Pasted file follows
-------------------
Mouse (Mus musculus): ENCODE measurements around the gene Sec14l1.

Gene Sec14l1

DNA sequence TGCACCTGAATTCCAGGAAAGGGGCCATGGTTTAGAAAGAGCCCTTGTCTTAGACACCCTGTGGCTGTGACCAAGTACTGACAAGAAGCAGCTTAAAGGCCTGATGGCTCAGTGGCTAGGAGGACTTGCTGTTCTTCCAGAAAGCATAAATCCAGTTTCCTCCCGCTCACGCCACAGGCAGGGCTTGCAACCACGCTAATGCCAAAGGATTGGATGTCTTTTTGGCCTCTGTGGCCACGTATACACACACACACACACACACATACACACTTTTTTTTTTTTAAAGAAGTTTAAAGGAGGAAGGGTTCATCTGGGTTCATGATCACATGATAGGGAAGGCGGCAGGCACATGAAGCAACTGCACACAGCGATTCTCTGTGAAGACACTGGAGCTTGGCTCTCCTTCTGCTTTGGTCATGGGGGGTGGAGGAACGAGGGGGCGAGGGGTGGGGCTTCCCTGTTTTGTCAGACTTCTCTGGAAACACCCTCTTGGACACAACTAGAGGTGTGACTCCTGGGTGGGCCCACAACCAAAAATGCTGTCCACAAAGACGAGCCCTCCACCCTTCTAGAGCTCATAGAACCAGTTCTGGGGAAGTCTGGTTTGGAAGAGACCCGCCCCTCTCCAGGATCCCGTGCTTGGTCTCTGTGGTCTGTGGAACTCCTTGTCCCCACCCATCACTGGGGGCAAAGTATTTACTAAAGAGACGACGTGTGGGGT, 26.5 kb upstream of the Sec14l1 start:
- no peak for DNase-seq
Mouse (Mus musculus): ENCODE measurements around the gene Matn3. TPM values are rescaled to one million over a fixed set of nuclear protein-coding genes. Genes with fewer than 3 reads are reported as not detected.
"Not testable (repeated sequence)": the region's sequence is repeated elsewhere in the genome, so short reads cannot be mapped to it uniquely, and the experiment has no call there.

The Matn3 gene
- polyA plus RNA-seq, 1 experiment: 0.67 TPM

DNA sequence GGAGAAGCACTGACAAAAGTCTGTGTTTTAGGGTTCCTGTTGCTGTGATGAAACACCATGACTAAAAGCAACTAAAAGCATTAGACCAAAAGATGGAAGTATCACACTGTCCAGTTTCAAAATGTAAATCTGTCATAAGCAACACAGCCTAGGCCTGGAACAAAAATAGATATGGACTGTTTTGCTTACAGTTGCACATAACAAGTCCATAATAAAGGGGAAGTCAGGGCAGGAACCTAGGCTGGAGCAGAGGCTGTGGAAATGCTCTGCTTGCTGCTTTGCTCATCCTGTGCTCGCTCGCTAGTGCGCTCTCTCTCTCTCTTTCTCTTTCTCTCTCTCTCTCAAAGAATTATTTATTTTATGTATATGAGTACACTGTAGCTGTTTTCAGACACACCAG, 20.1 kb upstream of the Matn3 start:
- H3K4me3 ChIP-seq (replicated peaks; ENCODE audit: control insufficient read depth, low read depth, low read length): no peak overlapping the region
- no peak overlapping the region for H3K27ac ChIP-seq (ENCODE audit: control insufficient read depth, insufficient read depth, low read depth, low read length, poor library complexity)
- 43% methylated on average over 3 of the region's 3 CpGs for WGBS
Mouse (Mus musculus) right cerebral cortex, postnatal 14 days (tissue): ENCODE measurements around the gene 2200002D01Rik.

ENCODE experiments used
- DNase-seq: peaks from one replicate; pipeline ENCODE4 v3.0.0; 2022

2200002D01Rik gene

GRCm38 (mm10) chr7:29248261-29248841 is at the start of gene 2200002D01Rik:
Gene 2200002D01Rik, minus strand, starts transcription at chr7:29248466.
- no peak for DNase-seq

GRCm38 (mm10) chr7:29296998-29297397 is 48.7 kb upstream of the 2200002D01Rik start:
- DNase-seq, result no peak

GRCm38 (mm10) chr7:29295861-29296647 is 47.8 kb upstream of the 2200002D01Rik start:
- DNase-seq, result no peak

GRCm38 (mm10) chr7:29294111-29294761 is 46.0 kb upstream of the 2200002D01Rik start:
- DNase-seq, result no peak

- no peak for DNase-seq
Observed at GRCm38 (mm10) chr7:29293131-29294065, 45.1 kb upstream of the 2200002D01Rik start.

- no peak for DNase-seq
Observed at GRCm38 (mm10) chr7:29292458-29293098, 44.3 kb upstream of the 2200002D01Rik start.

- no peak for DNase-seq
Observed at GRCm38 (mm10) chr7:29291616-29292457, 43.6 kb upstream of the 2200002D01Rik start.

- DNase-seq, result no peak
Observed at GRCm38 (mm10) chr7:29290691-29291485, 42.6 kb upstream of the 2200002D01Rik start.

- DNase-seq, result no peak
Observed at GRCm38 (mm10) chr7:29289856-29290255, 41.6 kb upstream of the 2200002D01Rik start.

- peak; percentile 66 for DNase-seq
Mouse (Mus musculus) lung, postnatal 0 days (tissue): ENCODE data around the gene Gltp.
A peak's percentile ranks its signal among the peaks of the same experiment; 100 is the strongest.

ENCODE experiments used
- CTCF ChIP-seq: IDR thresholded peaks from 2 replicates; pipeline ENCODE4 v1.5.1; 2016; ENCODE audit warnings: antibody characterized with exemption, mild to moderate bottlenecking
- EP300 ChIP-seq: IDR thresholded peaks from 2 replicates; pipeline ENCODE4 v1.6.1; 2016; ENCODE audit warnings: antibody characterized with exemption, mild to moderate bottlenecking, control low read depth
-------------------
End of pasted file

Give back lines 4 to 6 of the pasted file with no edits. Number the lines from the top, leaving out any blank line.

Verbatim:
- no peak for DNase-seq
Mouse (Mus musculus): ENCODE measurements around the gene Matn3. TPM values are rescaled to one million over a fixed set of nuclear protein-coding genes. Genes with fewer than 3 reads are reported as not detected.
"Not testable (repeated sequence)": the region's sequence is repeated elsewhere in the genome, so short reads cannot be mapped to it uniquely, and the experiment has no call there.